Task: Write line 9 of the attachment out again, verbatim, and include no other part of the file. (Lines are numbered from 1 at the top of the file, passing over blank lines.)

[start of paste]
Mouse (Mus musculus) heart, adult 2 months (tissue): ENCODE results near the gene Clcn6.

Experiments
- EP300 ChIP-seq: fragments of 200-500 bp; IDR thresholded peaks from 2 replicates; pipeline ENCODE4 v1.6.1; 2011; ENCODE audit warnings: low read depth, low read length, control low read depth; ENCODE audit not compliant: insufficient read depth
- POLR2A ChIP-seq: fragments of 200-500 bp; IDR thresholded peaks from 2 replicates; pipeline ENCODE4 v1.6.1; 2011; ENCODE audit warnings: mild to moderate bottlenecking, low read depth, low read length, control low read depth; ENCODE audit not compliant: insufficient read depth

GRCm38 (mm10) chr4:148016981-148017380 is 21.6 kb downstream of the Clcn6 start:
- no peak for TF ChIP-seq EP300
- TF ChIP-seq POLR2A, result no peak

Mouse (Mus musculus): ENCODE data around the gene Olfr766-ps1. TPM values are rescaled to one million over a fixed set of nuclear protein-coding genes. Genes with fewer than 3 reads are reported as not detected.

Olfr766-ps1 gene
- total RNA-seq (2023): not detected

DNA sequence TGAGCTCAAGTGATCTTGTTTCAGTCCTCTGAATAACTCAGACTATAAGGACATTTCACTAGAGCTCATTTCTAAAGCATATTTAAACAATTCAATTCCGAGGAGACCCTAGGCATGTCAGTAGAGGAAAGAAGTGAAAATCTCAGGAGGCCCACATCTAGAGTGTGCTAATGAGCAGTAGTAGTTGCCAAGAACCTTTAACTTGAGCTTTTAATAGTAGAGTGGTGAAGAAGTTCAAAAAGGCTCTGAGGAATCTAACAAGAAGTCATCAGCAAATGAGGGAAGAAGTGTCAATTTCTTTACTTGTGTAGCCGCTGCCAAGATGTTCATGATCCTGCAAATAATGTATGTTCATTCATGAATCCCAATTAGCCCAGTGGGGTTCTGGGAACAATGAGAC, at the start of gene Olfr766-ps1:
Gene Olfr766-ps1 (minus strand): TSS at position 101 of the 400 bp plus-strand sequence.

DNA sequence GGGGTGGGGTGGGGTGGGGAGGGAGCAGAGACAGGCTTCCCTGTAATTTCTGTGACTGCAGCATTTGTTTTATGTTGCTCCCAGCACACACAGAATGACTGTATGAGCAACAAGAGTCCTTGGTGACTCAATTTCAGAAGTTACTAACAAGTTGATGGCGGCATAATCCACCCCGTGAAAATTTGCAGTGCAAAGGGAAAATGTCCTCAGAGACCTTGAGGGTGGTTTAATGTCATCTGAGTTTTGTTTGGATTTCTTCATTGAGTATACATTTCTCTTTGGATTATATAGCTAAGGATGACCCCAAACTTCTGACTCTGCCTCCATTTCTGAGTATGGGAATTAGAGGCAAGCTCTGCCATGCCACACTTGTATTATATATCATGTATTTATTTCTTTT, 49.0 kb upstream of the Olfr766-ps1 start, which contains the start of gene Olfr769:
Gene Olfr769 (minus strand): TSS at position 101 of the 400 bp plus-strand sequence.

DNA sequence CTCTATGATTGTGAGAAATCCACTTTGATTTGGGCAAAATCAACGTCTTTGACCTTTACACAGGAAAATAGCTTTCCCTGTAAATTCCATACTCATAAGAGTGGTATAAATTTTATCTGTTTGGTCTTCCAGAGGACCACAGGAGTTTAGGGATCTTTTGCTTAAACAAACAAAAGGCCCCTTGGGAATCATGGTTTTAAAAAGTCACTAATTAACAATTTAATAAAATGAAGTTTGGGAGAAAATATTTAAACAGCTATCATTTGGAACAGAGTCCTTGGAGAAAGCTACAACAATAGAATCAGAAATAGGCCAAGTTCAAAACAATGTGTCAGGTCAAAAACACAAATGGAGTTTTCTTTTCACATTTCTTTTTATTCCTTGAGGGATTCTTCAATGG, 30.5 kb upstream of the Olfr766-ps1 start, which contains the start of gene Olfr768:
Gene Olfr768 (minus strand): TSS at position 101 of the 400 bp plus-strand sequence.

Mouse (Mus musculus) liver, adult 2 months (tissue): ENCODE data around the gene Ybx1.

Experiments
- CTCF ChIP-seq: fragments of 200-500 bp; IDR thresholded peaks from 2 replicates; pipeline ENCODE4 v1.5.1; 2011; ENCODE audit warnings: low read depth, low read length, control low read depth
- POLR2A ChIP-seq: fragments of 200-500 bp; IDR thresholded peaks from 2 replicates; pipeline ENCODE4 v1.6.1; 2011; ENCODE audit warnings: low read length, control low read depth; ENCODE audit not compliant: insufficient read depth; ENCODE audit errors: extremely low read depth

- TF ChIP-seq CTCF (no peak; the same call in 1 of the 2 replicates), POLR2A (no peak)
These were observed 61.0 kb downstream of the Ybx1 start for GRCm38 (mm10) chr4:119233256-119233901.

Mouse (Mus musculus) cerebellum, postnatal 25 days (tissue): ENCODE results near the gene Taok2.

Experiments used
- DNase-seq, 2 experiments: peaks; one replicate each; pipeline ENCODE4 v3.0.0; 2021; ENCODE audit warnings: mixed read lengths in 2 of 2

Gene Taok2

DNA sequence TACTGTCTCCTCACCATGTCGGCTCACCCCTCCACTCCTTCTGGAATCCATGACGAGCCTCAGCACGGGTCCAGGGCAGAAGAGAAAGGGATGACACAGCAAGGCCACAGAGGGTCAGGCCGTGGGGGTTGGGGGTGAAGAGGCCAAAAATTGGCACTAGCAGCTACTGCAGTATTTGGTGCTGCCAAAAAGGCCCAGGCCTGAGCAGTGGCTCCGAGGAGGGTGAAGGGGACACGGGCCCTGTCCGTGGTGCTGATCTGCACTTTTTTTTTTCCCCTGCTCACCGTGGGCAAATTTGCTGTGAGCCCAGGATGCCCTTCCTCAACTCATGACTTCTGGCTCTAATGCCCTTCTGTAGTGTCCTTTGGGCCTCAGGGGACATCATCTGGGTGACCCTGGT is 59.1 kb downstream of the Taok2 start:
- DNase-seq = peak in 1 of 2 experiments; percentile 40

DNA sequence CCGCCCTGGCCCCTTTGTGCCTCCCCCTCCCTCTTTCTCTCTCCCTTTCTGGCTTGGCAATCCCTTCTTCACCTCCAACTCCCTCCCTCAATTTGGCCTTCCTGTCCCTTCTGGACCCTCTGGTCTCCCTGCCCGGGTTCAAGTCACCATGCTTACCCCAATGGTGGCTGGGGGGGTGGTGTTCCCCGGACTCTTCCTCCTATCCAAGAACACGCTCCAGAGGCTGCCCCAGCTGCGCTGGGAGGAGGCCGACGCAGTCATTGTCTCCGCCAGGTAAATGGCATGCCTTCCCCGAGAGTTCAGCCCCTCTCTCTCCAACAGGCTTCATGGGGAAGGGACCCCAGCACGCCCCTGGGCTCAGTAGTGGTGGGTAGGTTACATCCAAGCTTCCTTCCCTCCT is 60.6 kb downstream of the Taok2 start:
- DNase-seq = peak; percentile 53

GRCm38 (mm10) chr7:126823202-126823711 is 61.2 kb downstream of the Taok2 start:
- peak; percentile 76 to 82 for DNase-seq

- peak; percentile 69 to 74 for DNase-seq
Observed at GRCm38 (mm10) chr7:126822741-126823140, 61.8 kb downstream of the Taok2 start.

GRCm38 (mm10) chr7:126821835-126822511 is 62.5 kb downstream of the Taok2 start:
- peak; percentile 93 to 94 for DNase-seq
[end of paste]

Olfr766-ps1 gene